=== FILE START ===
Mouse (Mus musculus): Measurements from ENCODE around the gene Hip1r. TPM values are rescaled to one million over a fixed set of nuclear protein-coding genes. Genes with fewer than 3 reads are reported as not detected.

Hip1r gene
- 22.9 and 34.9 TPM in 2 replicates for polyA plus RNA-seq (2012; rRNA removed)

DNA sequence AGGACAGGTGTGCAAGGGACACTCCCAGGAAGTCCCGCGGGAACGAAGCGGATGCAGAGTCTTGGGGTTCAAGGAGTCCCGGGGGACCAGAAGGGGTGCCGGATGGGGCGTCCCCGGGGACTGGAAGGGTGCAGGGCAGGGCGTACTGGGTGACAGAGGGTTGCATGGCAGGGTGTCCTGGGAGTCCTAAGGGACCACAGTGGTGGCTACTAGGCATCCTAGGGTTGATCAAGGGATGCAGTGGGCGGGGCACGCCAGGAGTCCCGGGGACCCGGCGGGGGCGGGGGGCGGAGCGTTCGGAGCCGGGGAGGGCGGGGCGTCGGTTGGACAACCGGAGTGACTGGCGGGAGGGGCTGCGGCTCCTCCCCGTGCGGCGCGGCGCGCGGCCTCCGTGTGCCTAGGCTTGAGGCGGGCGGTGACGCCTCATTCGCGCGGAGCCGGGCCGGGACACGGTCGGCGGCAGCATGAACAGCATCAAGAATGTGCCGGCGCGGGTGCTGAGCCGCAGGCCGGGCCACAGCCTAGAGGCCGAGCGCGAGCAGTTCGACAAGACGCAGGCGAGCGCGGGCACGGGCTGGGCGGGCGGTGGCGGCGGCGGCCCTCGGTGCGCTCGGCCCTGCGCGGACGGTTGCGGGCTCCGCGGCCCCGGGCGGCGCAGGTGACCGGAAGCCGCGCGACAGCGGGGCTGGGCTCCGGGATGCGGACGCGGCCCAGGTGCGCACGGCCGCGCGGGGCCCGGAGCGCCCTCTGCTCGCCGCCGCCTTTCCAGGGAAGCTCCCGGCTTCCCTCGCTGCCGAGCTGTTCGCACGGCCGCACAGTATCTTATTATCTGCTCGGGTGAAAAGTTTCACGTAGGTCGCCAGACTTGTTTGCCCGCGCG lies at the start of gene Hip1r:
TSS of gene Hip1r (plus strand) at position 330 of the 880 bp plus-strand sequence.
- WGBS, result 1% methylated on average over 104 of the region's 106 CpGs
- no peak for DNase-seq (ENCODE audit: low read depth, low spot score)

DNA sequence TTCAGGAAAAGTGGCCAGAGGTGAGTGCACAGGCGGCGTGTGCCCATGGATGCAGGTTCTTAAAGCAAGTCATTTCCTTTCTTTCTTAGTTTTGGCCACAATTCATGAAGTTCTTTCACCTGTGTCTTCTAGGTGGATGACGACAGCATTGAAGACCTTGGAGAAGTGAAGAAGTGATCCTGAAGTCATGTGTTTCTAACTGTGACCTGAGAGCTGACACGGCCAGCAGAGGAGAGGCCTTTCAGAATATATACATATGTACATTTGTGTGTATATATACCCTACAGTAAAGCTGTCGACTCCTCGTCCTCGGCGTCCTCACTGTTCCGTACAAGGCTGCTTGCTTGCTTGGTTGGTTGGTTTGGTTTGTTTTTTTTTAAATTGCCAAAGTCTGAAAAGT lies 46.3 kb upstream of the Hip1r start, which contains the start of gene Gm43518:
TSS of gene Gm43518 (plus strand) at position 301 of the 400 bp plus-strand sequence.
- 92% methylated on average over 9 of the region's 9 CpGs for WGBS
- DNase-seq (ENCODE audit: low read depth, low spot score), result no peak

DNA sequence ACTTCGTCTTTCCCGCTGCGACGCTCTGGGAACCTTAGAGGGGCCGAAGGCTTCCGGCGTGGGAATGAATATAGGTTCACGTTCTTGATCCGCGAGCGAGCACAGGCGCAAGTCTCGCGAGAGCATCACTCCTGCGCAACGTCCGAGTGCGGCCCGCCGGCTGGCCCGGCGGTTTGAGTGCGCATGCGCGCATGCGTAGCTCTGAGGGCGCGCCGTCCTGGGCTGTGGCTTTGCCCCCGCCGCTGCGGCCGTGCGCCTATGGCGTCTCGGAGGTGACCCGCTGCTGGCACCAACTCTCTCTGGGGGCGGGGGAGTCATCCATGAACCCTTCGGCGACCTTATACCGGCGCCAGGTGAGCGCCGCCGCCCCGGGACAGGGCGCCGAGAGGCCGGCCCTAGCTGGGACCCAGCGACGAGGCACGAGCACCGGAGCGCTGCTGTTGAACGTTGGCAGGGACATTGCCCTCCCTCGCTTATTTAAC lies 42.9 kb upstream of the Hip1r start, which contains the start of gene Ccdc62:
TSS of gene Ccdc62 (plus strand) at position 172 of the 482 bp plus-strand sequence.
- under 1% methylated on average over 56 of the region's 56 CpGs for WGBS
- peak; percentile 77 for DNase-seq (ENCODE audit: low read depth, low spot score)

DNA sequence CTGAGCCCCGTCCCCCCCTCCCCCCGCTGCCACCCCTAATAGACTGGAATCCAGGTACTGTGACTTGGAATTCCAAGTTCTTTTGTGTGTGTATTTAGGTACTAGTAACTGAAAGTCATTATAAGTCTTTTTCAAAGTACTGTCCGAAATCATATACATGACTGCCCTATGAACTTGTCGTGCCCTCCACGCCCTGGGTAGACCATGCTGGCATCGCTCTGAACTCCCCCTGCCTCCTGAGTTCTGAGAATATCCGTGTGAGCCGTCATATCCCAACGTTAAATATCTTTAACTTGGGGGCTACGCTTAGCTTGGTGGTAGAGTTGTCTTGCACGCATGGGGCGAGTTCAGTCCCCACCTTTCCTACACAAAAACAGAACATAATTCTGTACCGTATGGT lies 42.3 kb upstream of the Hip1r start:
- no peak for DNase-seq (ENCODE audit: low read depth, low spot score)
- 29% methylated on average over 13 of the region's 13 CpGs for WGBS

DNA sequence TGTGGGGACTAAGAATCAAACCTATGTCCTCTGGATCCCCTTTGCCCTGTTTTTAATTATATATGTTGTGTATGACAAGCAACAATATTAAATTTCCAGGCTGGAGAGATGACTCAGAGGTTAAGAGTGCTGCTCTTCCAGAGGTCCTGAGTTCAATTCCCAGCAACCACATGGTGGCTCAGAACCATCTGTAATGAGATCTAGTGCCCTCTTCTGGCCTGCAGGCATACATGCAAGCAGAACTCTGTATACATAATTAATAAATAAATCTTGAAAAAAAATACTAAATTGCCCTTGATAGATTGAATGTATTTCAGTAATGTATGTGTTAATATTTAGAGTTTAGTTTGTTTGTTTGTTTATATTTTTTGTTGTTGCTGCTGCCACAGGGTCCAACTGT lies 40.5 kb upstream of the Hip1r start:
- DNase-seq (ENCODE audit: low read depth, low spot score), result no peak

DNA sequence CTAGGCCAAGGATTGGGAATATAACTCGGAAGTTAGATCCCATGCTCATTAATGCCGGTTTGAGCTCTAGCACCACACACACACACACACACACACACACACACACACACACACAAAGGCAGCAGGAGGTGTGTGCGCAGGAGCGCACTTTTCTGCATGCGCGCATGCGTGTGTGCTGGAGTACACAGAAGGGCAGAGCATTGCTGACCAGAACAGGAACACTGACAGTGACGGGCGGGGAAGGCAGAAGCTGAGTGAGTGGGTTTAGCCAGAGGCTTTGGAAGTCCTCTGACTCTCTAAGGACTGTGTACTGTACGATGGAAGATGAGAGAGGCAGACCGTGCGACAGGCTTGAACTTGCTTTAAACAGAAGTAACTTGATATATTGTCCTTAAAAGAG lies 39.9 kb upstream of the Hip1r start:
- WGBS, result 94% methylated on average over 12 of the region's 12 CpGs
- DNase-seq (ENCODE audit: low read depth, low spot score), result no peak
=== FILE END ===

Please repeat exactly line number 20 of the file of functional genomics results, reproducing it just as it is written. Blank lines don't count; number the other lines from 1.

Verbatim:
- DNase-seq (ENCODE audit: low read depth, low spot score), result no peak